Turning to the segment results, North America reported a loss of $27 million in the quarter which compares to a loss of $193 million in the 2008 period. When comparing results with our October guidance, the largest difference relates to price mix net of raw material costs which accounted for nearly half the improvement versus our original forecast. It reflects a stronger mix of product, brands and channels in our consumer business.
We also benefited from lower SAG costs driven by cost savings programs and reduced accruals for general and product liability and worker’s compensation costs. I’ll note here that we conduct those actuarial assessments in December each year.
Finally, the stronger market benefited us in two ways; first, higher volumes which were aided in part by some pull ahead of demand due to our U.S. price increase in December. As you’d expect, we’re seeing the offset to this in the first quarter.
Second, the unabsorbed fixed costs were lower given higher production levels and fewer plants reaching our threshold of requiring immediate recognition of unabsorbed fixed costs in the income statement. This timing difference, while benefiting Q4 2009 will have a negative impact on Q1 2010 results.
Despite improvements versus our expectation, industry volumes remain weak with consumer replacement about equal to Q4 2008 and commercial truck replacement and OE both continuing to decline 3% and 11% respectively. The only North America industry segment showing a year over year increase in Q4 was consumer OE, up 9% versus a very depressed Q4 2008.
Revenue was down slightly on lower external chemical sales. Revenue per tire was about equal to last year reflecting two offsetting factors; first a meaningful improvement in revenue per tire for the consumer business year over year and second, a lower mix of commercial truck at OTR volumes. This resulted in price mix holding essentially flat with raw materials down significantly.
North America’s conversion costs were slightly favorable versus 2008 driven by lower unabsorbed overhead and rationalization plant savings of $30 million. Higher pensions costs of $56 million partially offset these positive factors.
SAG costs decreased by $50 million in Q4 versus 2008. The decrease was primarily driven by the lower general and product liability and worker’s compensation accruals and cost saving actions partially offset by higher incentive compensation expense.
While North America’s results were better than expected, they remain well below our targeted next stage metric. We continue to see an ability to achieve a 5% return on sales in North America as industry volumes recover, as pension expense moderates and as our top line and cost saving actions continue to deliver benefits.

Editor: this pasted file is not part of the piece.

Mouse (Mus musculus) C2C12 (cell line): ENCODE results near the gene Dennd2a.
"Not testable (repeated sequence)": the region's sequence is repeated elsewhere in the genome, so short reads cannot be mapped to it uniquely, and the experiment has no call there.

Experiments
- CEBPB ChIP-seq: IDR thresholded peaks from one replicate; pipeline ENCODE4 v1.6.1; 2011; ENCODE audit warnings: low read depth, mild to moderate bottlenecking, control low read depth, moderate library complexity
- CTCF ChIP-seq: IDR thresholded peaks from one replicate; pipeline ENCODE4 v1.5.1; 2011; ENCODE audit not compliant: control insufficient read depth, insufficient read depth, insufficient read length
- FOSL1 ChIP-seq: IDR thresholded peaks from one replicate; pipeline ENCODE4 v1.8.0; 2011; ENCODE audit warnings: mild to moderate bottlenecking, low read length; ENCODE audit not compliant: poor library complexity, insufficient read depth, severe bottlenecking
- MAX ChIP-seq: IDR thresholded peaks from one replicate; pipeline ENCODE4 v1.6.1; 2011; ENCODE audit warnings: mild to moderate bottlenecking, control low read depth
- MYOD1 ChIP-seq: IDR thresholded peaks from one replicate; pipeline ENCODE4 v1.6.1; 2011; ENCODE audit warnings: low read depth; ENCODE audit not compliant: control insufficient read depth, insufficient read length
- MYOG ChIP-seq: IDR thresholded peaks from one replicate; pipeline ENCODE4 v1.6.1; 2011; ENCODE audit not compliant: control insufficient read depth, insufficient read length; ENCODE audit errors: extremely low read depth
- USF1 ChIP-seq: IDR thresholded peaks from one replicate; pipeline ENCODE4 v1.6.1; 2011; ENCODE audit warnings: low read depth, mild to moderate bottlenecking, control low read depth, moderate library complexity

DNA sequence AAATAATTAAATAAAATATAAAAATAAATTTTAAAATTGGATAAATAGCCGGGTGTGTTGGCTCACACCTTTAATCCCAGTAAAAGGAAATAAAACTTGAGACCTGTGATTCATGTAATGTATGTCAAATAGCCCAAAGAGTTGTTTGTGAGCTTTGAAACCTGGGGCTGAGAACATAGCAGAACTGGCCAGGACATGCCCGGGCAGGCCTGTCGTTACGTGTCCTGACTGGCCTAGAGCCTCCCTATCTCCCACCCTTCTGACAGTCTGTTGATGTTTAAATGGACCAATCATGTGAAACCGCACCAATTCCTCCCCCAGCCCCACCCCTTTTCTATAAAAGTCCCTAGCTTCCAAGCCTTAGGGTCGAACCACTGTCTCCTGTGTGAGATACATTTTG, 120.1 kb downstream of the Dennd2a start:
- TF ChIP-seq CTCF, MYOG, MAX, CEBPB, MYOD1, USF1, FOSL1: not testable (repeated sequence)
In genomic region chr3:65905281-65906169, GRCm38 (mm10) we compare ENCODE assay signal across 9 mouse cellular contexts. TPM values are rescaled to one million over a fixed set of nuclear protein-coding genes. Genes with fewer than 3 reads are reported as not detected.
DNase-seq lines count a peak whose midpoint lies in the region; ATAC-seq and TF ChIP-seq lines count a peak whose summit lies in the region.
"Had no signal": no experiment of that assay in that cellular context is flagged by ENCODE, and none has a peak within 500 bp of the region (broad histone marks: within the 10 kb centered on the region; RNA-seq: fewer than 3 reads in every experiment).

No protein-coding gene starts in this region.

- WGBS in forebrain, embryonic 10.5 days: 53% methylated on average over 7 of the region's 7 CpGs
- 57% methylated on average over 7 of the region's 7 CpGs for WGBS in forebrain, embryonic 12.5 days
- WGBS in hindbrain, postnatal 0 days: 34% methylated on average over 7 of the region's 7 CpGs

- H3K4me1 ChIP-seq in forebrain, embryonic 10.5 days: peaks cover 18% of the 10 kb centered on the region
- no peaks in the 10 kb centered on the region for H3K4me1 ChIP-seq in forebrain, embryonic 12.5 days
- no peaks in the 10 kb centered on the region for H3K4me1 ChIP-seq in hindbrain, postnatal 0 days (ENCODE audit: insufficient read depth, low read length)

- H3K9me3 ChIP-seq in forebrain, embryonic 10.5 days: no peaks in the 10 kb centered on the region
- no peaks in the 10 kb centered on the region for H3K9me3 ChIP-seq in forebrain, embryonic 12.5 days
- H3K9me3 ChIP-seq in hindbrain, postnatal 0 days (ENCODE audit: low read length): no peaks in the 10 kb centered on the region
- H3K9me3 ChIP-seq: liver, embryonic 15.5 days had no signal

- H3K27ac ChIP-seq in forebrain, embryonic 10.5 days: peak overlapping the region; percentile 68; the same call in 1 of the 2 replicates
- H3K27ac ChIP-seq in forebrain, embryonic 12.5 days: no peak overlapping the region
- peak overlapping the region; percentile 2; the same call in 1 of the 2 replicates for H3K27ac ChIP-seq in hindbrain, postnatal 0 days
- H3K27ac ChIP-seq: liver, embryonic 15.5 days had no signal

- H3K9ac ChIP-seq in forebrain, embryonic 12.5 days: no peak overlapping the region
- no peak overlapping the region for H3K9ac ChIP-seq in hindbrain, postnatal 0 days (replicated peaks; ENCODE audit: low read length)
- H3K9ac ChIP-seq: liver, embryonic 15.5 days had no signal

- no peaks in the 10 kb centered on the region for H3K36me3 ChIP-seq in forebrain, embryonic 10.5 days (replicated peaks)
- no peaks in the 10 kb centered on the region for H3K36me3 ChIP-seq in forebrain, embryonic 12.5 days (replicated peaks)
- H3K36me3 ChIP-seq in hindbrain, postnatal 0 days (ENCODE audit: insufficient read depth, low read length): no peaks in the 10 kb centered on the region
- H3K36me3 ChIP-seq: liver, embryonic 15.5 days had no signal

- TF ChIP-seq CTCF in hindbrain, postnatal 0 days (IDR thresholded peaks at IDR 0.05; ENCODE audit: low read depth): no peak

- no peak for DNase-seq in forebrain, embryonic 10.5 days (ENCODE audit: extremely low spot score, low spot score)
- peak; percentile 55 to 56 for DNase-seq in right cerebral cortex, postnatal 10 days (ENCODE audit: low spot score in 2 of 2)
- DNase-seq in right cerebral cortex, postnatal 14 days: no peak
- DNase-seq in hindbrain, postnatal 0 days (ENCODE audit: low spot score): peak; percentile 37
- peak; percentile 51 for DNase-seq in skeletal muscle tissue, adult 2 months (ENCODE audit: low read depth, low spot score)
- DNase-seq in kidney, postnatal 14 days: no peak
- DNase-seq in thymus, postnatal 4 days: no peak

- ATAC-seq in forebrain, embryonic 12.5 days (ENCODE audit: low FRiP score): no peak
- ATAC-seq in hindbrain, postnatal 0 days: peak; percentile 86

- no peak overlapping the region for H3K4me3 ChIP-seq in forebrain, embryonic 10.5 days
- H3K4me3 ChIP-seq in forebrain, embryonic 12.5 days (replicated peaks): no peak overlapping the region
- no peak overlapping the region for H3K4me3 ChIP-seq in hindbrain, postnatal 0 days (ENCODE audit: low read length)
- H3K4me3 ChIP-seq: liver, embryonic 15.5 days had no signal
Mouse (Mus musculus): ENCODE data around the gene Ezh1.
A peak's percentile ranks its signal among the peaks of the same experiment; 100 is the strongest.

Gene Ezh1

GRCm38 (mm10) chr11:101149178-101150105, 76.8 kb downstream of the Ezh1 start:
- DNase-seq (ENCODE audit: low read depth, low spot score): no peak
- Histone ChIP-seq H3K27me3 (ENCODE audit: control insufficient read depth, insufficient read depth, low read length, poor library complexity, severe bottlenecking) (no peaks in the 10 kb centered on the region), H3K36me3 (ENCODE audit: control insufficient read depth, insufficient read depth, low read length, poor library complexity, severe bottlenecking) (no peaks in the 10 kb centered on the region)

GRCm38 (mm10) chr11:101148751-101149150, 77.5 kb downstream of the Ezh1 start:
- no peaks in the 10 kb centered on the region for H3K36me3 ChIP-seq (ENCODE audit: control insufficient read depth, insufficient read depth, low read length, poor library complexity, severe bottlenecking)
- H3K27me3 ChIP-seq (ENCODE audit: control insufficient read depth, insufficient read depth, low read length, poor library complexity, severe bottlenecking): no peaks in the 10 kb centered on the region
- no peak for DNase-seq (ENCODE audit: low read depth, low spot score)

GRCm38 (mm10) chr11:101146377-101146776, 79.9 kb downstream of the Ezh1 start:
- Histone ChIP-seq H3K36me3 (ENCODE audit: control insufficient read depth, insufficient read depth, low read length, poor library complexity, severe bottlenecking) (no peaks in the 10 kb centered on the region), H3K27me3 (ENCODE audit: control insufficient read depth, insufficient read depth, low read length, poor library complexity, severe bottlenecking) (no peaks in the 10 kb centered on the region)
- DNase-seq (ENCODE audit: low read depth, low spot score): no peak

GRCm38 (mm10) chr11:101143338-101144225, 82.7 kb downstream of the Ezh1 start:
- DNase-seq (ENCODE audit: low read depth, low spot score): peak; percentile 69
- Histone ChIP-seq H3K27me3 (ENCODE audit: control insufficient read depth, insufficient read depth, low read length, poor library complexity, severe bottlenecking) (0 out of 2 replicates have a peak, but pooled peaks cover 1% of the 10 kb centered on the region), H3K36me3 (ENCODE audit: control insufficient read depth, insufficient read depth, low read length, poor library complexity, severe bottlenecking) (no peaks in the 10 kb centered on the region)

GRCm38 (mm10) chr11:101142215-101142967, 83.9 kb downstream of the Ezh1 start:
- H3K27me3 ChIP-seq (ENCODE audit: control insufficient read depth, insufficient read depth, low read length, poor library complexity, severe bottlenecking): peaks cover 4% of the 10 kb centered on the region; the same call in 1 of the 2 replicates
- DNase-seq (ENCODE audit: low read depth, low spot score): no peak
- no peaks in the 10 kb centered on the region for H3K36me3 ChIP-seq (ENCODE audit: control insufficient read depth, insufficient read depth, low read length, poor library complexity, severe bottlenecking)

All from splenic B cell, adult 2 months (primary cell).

The timing of achieving the goal continues to depend at least partly on the pact of market recovery. It will likely take three years or more to return to industry volumes that we saw in 2007 and our recovery will mirror this trend. But what we see in our operating results gives us increased confidence every month and every quarter that this level of earnings is achievable in North America.
Europe, Middle East and Africa reported segment operating income of $125 million in the quarter which compares to a loss of $32 million in the 2008 period. The 2009 results reflect sales of about $1.6 billion and volume of 16.2 million units, representing year over year increases of 11% and 7% respectively.
Industry volume in Q4 was stronger than the prior year and represents the first quarter of year over year growth since Q1 2007. The winter tire market increased 25% year over year reflecting low dealer inventories at the end of last year and bad weather late in 2009. The consumer OE market also showed an improvement compared to last year.
The truck replacement markets grew by 12%. Despite this improvement, 2009 volumes are still 19% below Q4 of ’07. The OE market remained depressed and was down 55% versus last year.
In key Eastern European markets we saw signs of market recovery after a strong drop in Q4 2008, but also still not back to Q4 2007 levels. Strong execution in these markets resulted in a 21% volume increase versus Q4 2008.
Overall sales increased $153 million reflecting the better unit sales as well as a stronger Euro compared to with a year ago. Weaker commercial truck tire mix was a partial offset.
Raw materials for EMEA declined $133 million in the quarter while price mix was down only slightly. SAG costs improved as well, reflecting continued focus on costs in a weak market environment and actions taken to reduce costs as we began the process of consolidating our back office functions.
EMEA benefited from a slowly improving economic environment and delivered their strongest quarter of 2009 thanks to good price mix management and tight control of costs.